How to Be a Winner for DinnerHow to Be a Winner for Dinner, a children’s book that teaches young children about healthy eating habits, is the most recent project of a multitalented nursing student.

Gina Colaizzo, a pediatric nurse practitioner student at the Johns Hopkins University School of Nursing (JHUSON), is that author. She’s also a medical illustrator, and a person who describes herself as “good with children,” and she’s put all of her talents together in this book.

The story begins with a young boy’s account of the vile vegetables that he is forced to eat every night at dinner. On Tuesday it’s tomatoes, Thursday turnips, and Sunday an army of ninja-like snow peas. But that sometimes-frightening imagery is not the whole story. The author’s sense of humor and vivacity come through in her work.

Through various drafts, Colaizzo made the art colorful and kid-friendly, and she also crafted the message so that the young narrator starts considering the possibility that vegetables might actually be good for him. “There has to be a way, for veggies to taste good,” he says, “So I can eat my veggies, like any doctor would.” The answer, at first, is butter. “That’s what I learned growing up, because I didn’t like vegetables,” Colaizzo admits. In the end, though, the narrator learns that too much butter is just as bad for him as too few vegetables, and he gets to the point of the story. In Colaizzo’s words, “the message is moderation.”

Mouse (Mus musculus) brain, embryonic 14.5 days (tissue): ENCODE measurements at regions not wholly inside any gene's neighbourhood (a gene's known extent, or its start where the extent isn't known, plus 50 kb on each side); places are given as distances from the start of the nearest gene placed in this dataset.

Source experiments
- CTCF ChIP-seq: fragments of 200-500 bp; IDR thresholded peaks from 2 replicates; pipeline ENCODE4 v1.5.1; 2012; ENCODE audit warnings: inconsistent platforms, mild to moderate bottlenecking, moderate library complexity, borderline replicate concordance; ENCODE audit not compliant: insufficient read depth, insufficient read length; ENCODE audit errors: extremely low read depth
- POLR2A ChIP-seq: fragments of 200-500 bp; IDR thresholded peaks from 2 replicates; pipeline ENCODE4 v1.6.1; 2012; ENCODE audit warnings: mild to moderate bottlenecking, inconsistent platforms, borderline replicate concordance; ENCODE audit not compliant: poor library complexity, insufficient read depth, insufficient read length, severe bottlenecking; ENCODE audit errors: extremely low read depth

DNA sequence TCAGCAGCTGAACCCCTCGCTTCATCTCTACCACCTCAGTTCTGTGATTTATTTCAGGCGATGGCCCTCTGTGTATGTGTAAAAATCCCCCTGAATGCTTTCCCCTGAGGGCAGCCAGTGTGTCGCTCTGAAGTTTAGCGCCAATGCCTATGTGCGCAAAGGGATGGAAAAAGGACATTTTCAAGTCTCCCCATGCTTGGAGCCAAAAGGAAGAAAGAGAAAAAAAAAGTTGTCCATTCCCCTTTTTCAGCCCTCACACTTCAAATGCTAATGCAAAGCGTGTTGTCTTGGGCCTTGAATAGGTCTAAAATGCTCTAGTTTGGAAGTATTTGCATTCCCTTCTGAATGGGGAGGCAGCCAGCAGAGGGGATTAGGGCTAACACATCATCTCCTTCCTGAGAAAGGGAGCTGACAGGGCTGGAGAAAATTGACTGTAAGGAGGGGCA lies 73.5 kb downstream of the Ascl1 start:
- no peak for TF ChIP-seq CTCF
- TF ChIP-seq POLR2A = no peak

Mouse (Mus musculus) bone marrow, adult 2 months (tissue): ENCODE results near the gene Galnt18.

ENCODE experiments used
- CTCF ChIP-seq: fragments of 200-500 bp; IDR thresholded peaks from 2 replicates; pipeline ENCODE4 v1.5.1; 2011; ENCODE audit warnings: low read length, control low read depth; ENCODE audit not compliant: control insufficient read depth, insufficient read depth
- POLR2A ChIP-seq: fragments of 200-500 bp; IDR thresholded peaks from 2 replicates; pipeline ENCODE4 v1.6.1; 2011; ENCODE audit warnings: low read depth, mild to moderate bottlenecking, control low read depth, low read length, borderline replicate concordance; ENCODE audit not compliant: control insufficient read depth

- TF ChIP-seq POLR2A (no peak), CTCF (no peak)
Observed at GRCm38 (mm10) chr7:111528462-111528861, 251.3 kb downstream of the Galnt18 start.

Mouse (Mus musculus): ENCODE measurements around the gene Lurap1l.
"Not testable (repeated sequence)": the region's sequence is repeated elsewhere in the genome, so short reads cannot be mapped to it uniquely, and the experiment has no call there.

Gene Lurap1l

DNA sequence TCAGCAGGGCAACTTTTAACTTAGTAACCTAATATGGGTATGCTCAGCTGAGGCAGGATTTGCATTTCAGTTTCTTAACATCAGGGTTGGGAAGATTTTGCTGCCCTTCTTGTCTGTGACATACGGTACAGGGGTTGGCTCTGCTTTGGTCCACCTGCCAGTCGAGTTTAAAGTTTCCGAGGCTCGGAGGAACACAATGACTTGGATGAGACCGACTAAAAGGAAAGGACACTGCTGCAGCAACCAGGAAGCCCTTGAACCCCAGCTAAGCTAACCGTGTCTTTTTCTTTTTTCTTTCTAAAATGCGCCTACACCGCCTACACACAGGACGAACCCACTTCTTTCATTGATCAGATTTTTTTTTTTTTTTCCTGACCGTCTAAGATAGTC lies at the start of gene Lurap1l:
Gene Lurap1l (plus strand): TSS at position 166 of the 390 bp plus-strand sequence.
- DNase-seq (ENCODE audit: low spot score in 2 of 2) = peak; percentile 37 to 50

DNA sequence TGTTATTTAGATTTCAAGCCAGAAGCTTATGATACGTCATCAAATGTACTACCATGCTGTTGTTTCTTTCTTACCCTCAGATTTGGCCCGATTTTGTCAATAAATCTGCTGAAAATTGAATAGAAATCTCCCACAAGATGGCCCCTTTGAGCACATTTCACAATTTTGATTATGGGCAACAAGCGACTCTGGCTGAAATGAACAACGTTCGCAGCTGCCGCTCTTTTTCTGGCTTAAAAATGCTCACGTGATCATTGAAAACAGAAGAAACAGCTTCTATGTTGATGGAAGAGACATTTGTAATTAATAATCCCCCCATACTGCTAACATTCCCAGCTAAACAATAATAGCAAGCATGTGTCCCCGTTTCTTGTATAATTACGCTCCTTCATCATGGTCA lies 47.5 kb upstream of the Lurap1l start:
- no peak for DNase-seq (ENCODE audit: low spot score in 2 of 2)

The roots of this work are in an extra-credit project Colaizzo completed as an undergraduate. The project was her first children’s book, Ned the Neuron, which attempted to teach young children about neuroscience with a friendly central character. In time, Colaizzo decided that she needed to take a step back and remember the needs and interests of her youthful target audience. She also moved her focus to an important goal of children’s health: eating vegetables. Colaizzo developed the concept and solicited useful critiques from her coworkers during her internship last summer at Children’s National Medical Center in Washington, DC. Gradually, the book took shape—literally, the shape of a green pea donning sunglasses.

The charmingly educational book is undergoing a final round of revisions, and Colaizzo plans to seek publication following her graduation from the JHUSON.

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